GOP lets Trump fight election for weeks despite Biden's win

Senate Majority Leader Mitch McConnell, R-Ky., arrives as Senate Republicans hold leadership elections, on Capitol Hill in Washington, Tuesday, Nov. 10, 2020. (AP Photo/J. Scott Applewhite) (Copyright 2020 The Associated Press. All rights reserved)

WASHINGTON – Senate Majority Leader Mitch McConnell said Tuesday there’s “no reason for alarm” as President Donald Trump, backed by Republicans in Congress, mounts unfounded legal challenges to President-elect Joe Biden’s election victory — a process that could now push into December.

Republicans on Capitol Hill signaled they are willing to let Trump spin out his election lawsuits and unsubstantiated claims of voter fraud for the next several weeks, until the states certify the elections by early December and the Electoral College meets Dec. 14.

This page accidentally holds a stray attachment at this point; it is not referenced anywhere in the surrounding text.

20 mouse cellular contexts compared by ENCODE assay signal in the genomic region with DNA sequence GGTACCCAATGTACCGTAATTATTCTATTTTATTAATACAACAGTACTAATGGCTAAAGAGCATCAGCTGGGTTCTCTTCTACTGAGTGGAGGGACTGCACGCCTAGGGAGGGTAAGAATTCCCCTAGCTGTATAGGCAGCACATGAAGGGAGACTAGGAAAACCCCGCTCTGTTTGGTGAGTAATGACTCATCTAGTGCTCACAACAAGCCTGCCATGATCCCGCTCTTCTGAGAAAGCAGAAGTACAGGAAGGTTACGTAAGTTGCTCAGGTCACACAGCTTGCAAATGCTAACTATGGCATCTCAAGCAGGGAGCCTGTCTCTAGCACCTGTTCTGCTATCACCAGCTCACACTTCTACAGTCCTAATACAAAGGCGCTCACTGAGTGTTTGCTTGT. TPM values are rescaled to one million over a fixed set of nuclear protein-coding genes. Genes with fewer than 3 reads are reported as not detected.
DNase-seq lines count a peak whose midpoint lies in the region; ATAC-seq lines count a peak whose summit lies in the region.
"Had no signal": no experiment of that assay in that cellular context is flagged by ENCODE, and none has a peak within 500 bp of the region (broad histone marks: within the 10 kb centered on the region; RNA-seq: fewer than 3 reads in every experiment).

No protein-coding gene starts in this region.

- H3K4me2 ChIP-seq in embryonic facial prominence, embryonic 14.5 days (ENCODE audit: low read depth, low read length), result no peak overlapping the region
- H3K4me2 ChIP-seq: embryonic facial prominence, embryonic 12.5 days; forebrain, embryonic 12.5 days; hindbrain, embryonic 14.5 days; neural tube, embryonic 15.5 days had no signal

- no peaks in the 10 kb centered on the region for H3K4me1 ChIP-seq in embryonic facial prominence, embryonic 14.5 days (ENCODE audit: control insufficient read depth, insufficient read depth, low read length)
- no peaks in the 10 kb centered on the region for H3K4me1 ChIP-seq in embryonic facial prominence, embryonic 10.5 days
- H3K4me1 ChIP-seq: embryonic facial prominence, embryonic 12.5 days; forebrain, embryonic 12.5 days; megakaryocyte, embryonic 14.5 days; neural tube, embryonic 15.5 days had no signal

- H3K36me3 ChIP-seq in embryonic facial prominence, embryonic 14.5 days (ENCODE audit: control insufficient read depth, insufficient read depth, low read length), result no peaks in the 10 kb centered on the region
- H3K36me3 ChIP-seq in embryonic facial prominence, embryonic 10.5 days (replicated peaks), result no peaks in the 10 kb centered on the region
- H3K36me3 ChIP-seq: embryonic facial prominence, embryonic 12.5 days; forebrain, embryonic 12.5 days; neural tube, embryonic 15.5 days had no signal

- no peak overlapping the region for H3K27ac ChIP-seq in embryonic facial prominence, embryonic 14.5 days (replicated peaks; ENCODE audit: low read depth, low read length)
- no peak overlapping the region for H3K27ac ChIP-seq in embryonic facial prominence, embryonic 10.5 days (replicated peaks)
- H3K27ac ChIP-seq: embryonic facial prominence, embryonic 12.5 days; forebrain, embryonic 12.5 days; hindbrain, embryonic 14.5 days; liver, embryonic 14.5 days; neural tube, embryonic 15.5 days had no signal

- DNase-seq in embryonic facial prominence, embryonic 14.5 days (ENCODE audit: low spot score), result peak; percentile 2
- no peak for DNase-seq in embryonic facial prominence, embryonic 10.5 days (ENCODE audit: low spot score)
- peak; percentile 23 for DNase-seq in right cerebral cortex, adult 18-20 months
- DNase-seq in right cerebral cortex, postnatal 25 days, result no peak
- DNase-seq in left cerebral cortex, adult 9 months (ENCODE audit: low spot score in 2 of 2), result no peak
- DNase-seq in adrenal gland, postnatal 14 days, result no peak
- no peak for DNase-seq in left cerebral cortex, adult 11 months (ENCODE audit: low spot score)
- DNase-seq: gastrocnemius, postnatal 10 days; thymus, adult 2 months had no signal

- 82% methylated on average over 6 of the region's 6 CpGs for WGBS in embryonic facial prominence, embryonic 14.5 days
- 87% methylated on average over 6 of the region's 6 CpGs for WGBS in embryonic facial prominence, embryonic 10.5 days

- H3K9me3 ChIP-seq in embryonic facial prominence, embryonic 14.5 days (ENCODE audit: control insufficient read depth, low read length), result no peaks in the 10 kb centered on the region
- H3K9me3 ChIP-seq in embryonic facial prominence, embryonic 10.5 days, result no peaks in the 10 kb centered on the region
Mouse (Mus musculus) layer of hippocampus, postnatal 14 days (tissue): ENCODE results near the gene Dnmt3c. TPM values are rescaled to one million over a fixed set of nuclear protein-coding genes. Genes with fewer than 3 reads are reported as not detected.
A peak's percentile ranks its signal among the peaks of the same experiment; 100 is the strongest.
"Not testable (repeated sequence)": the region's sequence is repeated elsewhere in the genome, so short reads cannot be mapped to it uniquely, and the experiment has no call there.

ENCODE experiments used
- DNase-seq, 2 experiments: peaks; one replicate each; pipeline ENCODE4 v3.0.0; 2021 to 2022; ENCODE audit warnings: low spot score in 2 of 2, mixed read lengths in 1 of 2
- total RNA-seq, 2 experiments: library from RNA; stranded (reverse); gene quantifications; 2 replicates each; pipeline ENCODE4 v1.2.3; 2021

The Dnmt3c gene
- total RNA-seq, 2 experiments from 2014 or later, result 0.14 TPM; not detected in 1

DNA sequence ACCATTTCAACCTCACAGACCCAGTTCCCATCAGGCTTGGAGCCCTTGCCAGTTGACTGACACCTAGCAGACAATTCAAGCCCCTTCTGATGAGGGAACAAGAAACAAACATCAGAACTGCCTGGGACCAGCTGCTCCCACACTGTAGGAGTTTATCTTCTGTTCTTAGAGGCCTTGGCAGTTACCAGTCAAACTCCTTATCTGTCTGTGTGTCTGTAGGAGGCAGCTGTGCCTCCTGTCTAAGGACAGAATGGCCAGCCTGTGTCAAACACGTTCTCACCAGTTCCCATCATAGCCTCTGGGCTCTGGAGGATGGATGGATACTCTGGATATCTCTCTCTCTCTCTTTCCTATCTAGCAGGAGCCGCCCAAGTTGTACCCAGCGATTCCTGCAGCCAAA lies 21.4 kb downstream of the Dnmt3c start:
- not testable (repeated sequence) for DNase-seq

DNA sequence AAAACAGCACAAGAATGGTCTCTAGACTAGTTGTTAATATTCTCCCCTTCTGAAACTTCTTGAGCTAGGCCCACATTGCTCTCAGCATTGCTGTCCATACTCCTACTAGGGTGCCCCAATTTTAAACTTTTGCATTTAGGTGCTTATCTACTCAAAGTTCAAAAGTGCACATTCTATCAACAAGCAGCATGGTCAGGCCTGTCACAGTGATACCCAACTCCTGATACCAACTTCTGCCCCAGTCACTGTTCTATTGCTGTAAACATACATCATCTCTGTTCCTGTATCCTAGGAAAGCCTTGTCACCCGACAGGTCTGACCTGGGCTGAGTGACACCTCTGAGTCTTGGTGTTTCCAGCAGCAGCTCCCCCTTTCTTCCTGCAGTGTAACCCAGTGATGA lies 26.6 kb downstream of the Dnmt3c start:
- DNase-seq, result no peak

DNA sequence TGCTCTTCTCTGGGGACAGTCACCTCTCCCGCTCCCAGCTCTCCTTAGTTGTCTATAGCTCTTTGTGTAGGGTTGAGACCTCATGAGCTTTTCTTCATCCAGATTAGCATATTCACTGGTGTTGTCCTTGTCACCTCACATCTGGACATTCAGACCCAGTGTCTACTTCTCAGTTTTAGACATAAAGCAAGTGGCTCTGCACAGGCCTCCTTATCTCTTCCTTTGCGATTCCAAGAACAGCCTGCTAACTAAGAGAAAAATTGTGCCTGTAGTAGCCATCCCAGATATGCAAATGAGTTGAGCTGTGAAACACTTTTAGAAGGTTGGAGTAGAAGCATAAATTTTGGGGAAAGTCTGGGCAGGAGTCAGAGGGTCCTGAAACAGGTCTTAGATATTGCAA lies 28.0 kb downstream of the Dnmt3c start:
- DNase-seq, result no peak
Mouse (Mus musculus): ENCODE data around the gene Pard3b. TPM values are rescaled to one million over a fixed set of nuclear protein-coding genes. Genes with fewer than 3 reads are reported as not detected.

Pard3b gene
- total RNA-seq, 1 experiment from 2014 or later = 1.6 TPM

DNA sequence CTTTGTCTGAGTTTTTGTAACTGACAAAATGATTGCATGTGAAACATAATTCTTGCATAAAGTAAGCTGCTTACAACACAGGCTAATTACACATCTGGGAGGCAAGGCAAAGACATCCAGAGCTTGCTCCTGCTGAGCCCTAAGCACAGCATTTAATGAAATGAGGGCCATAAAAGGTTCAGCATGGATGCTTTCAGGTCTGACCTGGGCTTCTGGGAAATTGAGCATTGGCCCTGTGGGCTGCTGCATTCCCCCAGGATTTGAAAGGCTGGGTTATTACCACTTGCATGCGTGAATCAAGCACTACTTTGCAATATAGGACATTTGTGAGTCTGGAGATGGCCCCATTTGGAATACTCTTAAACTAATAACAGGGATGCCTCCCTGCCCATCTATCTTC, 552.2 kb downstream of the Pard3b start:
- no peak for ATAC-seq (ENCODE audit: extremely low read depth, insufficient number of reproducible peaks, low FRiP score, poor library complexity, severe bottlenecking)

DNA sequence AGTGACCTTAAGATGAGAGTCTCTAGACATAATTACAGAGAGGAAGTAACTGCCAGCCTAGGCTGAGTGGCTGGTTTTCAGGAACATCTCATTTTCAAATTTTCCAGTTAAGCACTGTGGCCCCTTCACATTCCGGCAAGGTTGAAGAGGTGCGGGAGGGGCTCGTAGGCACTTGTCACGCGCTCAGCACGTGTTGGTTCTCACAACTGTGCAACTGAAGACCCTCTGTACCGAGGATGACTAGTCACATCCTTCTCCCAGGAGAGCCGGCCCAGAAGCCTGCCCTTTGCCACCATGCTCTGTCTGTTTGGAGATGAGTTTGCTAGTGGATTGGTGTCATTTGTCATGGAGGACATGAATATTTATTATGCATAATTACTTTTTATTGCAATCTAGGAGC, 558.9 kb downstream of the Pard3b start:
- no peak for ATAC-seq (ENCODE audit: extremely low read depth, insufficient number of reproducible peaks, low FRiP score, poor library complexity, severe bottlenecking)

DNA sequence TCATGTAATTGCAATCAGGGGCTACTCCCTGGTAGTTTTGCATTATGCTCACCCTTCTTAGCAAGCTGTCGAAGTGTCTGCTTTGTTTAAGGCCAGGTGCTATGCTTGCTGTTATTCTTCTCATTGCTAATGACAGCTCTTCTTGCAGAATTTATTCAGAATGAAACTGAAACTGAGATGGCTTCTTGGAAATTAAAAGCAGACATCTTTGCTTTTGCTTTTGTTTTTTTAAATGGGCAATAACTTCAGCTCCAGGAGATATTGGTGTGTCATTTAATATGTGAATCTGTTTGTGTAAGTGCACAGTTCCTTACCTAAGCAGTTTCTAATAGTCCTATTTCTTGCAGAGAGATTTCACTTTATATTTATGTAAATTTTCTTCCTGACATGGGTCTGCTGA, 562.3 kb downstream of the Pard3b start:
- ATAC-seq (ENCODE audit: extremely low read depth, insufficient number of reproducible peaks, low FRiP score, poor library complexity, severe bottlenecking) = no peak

McConnell’s comments show how hard Republicans are trying to portray Trump’s refusal to accept the election results as an ordinary part of the process, even as it’s nothing short of extraordinary. There is no widespread evidence of election fraud; state officials say the elections ran smoothly. The delay has the potential to upend civic norms, impede Biden’s transition to the White House and sow doubt in the nation’s civic and election systems.

Trump remained out of sight at the White House, tweeting his views, but the social media company Twitter swiftly flagged the president’s tweets that he actually won the election as disputed.

“It’s not unusual, should not be alarming," McConnell told reporters on Capitol Hill. "At some point here we’ll find out, finally, who was certified in each of these states, and the Electoral College will determine the winner. ... No reason for alarm.”

Democrats were livid, saying McConnell and Republicans in Congress are so afraid of Trump they are willing to risk the nation's tradition of an orderly transition.

Senate Democratic leader Chuck Schumer said the president is “undermining faith in our elections.”

Biden, taking questions from reporters in Delaware, called the president's refusal to concede an “embarrassment.”